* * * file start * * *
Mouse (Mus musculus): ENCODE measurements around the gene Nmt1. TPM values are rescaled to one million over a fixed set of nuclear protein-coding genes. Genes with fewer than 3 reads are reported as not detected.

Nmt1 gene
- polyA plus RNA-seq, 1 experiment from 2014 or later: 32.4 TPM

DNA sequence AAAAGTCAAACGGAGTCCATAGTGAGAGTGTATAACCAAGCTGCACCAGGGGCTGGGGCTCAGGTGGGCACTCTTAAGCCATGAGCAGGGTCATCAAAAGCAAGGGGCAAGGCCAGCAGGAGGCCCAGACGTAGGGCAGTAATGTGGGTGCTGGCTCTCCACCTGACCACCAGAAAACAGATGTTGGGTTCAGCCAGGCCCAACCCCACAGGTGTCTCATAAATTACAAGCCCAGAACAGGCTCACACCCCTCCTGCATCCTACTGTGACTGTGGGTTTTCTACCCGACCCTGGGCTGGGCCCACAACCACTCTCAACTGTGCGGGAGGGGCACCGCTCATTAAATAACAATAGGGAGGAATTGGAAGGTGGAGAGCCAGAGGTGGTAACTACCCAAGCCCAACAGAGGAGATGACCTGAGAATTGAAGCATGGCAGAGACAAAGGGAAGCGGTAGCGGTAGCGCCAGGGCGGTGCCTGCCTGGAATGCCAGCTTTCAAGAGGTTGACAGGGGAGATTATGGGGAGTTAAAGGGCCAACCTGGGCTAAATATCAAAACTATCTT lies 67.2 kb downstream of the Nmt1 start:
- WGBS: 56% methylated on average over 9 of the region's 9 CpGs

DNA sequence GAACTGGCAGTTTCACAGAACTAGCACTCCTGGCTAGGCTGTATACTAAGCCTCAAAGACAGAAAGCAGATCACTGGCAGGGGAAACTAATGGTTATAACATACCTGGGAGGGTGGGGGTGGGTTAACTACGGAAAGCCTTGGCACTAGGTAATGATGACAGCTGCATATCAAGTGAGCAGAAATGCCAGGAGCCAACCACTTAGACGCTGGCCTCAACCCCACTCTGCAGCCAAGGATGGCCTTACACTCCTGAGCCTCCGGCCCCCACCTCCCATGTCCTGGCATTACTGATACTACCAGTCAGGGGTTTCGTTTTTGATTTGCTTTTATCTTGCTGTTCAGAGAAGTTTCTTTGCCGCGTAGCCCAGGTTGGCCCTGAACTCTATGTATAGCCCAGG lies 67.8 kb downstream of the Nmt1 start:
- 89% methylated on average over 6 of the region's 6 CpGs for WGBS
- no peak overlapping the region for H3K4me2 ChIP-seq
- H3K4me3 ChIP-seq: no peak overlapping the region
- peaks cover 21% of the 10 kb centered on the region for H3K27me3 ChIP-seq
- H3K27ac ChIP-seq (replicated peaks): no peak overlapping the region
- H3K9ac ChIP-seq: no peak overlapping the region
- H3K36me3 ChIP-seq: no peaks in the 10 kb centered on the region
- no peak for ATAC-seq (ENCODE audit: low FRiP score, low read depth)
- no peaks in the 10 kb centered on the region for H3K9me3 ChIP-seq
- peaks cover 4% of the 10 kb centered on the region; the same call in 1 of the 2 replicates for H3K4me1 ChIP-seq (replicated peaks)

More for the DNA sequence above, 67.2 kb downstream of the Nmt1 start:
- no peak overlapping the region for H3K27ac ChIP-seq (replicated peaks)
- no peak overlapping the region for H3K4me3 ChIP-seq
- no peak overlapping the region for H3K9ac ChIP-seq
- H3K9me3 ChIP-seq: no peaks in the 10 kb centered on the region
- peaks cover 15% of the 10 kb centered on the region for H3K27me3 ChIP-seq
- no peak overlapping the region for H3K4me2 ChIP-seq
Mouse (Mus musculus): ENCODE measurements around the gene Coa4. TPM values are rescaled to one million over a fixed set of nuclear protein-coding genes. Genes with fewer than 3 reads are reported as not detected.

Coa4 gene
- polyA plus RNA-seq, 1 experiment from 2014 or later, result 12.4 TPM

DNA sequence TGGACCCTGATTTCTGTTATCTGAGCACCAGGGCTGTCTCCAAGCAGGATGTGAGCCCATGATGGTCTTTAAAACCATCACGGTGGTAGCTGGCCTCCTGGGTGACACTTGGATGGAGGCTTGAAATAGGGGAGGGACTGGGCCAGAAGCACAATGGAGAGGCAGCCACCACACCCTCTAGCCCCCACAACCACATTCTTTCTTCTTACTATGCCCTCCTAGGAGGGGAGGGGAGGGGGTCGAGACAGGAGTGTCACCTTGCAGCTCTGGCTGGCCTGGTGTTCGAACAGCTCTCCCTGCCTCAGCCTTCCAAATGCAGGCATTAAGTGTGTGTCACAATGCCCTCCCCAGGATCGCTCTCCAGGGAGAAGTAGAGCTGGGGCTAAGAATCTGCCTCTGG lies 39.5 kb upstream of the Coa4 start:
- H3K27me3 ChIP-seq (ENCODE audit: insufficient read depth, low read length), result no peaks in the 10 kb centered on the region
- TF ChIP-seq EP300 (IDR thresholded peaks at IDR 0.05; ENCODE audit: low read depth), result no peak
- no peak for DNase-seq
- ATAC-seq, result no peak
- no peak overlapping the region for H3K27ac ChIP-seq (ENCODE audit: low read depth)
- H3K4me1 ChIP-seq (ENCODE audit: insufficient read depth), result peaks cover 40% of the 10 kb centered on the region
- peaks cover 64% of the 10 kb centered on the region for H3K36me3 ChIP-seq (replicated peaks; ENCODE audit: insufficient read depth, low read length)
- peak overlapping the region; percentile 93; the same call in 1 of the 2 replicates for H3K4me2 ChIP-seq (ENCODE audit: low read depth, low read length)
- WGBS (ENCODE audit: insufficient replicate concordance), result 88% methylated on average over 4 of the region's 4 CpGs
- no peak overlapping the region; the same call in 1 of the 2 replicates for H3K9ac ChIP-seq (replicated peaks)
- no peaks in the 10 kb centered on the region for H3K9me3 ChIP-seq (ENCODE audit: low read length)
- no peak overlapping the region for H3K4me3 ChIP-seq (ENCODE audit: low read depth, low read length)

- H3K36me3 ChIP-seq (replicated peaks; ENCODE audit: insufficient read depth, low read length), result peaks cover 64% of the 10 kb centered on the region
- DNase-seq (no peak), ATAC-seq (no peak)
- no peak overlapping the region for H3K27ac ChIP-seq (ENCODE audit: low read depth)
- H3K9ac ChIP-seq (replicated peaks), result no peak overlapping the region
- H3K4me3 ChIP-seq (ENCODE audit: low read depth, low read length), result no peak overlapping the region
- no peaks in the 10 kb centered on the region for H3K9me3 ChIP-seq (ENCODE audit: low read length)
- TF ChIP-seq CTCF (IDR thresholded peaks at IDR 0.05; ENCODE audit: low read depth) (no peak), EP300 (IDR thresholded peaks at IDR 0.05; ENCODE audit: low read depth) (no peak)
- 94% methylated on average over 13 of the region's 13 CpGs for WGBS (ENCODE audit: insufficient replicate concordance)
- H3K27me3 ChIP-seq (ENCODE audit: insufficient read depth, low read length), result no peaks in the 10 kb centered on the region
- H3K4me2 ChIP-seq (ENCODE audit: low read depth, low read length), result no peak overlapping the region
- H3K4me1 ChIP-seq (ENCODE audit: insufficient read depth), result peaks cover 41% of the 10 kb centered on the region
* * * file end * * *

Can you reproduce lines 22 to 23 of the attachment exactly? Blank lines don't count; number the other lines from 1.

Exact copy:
- peaks cover 15% of the 10 kb centered on the region for H3K27me3 ChIP-seq
- no peak overlapping the region for H3K4me2 ChIP-seq